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With his other companies in blocking positions, Cheatham hoped to
catch the enemy against the Truoi River. While inflicting casualties,
the events in Hue were to interfere with his plans. At 1030, 31 January,
Company G departed for Phu Bai as the Task Force reserve. Later that
afternoon, the battalion lost operational control of Company F. Captain
Downs years later remembered the company "disengaged . .. where we had
them [the NVA] pinned up against a river, moved to the river and trucked
into Phu Bai." With the departure of Company F about 1630, the NVA successfully
disengaged and Companies H and E took up night defensive positions.
According to the casualty box score, the Marines of Second Batalion
5th Marines in this engagement killed 18 enemy troops, took 1 prisoner,
and recovered sundry equipment and weapons including 6 AK-47s, at a
cost of 3 Marines killed and 13 wounded.25


While the fighting continued in the Truoi River and the Phu Loc sectors, the 1st Battalion, 1st Marines had begun to move into Hue city. In the early morning hours of 31 January after the rocket bombardment of the airfield and the initial attack on the Truoi River Bridge, Task Force X-Ray received reports of enemy strikes all along Route 1 between the Hai Van Pass and Hue. All told, the enemy hit some 18 targets from bridges, Combined Action units, and company defensive positions. With Company A, 1st Battalion, 1st Marines as the Phu Bai reserve, Colonel Hughes directed Lieutenant Colonel Gravel to stage the company for any contingency. At 0630, Colonel Hughes ordered the company to reinforce the Truoi River Bridge. All Captain Batcheller recalled several years later was that "we were rousted up about 0400 on the 31st and launched south on trucks to rendezvous with and reinforce . . . [ARVN] forces about a map sheet and a half south of Phu Bai."26

According to Captain Batcheller, the truck convoy carrying his company
was escorted by two Army "Dusters," trucks armed with four .50-caliber
machine guns, one at the head and the other at the rear of the column.
When the convoy reached its destination, there were no ARVN troops to
meet them.* On their way south on Route 1, the company had passed several
Combined Action units, whose troops told them "'boo-coo' VC moving towards
Hue, but none had been hit, and all bridges were up." Batcheller then
received orders from Lieutenant Colonel Gravel to reverse his direction,
either to reinforce an Army unit north of Hue or, on the other hand,
to go to the assistance of a Combined Action unit just south of Phu
Bai.** In any event, whatever the case, this new mission was short-lived.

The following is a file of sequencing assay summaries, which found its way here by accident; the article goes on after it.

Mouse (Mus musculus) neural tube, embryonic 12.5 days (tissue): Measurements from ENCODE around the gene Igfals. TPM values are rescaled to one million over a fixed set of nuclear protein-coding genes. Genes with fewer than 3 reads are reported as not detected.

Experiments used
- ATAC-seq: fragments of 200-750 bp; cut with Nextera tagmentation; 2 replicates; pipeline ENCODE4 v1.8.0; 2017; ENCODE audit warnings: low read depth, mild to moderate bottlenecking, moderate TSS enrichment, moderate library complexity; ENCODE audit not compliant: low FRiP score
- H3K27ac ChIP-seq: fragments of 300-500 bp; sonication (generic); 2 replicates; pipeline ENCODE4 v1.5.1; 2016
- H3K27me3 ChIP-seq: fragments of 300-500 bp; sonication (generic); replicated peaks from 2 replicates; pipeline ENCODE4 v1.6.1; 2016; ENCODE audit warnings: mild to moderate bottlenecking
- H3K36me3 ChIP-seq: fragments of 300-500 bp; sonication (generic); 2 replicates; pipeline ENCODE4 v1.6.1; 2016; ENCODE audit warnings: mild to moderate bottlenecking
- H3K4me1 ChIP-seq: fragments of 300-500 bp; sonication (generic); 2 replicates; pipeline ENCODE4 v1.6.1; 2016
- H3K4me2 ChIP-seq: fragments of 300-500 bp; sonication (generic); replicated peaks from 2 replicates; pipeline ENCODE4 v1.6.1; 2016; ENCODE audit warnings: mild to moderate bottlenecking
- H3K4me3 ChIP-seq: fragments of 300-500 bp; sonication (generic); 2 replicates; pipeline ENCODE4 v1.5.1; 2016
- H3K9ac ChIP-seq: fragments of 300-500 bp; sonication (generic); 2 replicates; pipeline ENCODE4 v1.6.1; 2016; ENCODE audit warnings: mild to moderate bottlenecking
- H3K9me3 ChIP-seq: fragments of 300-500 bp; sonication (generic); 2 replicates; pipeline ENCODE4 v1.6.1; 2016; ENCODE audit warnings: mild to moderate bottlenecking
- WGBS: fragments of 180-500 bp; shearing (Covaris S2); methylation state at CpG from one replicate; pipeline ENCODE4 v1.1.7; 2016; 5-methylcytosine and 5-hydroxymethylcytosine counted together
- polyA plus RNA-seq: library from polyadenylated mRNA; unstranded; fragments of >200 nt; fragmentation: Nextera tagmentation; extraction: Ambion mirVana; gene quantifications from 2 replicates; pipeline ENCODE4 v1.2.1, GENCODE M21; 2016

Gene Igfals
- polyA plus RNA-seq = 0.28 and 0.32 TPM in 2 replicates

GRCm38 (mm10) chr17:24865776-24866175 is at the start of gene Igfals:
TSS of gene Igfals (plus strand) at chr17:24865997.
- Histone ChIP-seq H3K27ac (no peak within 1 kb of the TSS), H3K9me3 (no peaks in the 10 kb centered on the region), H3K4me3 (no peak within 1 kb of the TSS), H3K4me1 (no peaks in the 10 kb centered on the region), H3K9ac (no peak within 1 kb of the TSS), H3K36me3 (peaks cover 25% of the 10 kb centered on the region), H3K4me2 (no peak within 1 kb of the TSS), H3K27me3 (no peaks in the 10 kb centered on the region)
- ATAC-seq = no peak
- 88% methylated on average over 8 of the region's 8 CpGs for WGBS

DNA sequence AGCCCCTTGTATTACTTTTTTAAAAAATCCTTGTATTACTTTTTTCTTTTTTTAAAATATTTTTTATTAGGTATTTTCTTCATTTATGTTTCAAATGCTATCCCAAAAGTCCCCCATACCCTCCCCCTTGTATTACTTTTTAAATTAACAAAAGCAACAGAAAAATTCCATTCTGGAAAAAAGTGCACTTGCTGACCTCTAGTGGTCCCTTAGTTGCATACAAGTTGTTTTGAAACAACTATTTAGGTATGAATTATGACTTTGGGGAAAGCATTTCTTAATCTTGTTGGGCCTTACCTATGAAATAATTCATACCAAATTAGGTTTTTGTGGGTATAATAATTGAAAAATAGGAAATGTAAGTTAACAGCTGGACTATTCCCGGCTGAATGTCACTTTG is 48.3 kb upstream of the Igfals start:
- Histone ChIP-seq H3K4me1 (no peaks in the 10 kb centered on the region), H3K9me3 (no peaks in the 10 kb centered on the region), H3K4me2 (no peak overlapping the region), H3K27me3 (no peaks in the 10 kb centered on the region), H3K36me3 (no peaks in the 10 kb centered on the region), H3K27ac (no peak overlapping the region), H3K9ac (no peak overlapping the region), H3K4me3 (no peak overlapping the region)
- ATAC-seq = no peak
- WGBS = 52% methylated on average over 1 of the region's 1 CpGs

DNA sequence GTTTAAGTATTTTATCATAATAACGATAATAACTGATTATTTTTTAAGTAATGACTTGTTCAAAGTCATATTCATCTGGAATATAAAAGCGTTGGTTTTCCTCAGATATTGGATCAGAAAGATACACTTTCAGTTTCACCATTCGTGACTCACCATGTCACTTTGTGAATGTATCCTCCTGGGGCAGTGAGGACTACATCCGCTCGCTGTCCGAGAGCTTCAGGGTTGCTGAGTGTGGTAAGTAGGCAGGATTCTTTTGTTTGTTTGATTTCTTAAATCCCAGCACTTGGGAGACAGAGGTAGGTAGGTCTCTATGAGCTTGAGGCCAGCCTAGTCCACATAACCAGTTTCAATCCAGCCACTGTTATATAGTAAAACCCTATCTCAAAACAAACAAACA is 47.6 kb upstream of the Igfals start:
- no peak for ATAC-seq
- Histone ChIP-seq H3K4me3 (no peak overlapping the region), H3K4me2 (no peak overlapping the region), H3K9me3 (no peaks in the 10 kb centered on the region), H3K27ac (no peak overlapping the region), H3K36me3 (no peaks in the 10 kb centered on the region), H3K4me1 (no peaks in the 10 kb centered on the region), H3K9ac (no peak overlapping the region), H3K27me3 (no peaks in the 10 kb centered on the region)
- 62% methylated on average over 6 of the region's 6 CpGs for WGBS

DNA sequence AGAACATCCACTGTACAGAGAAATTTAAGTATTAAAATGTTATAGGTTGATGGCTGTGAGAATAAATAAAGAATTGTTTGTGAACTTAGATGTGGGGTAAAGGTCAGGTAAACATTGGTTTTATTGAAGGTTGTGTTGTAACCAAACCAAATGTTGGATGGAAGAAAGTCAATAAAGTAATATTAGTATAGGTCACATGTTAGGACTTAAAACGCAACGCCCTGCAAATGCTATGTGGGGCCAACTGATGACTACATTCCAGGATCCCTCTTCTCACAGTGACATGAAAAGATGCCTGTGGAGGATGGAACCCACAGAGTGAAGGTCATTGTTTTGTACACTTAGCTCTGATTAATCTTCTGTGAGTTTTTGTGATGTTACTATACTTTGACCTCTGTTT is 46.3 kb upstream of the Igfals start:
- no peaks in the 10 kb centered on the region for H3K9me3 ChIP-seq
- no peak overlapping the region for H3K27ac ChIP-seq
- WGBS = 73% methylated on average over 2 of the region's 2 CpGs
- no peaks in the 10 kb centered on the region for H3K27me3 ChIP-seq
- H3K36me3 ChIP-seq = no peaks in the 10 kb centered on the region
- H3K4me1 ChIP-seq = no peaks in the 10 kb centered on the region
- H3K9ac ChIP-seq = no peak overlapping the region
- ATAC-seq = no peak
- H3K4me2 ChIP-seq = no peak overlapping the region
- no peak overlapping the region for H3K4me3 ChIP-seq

About one-half hour later, about 0830, the company again received another
set of orders, presumably from Task Force X-Ray, "to proceed to the
Hue Ramp area ... to investigate reports that Hue City was under attack."27***


Up to this point the fighting for Hue had been entirely a South Vietnamese affair. General LaHue, the Task Force X-Ray commander, actually had very little reliable intelligence on the situation. All he knew was that Truong's headquarters had been under attack, as was the MACV compound. Because of enemy mortaring of the LCU ramp in southern Hue, the allies had stopped all river traffic to the city. As LaHue later wrote: "Initial deployment of forces was made with limited information."28

With this "limited information," Company A continued north towards
Hue. As the convoy proceeded along Route 1, it met up with four tanks
from the 3d Tank Battalion. The tanks had been on their way from Phu
Bai to the LCU ramp at Hue for embarkation and transfer north to the
3d Marine Division at Dong Ha. These tanks had happened upon some of
the burnt-out hulks of the 7th ARVN Armored Cavalry Squadron and had
decided to return to Phu Bai when Company A "came up behind them." Batcheller
remembered that he talked over the situation with the major in charge
"and he agreed to join us as we moved towards the MACV compound." According
to the Company A commander, a short time later, Lieutenant Colonel Edward
J. LaMon-tagne, the 3d Marine Division embarkation officer,


* These trucks were not actually "Dusters," which refers to the Army M42 tracked
vehicle mounting 40mm antiaircraft guns. Battery D, 1st Battalion, 44th
Artillery, U.S. Army at Phu Bai was equipped with both the trucks equipped
with the quad .50-caliber machine guns (M55) and the M42s. The Marines
referred to both vehicles as "Dusters." See 1st Mat AAR, Opn Hue City,
p. 12 and Shelby L. Stanton, Vietnam Order of Battle (Washington,
D.C.: U.S. News Books, 1981), pp. 104, 278, and 355.

** Batcheller remembered that Gravel told him to reinforce the Army
division, which would have had to have been the 1st Air Cavalry Division
located at Camp Evans, 12 miles north of Hue. On the other hand, the
1st Marines Command Chronology states that at 0805 "Bald Eagle (A/1/1)
[was] diverted from Truoi Bridge to the location of CAP A-3 ... to investigate
reports of NVA activity." Batcheller Comments and 1st Mar ComdC, Jan68,
p. III-A-4.


*** Batcheller later wrote that he had "never heard of Task Force X-Ray, or General LaHue." As far as he knew, he "was working for Mark Gravel and Major [Walter D.] Murphy," the battalion operations officer. Batcheller Comments.




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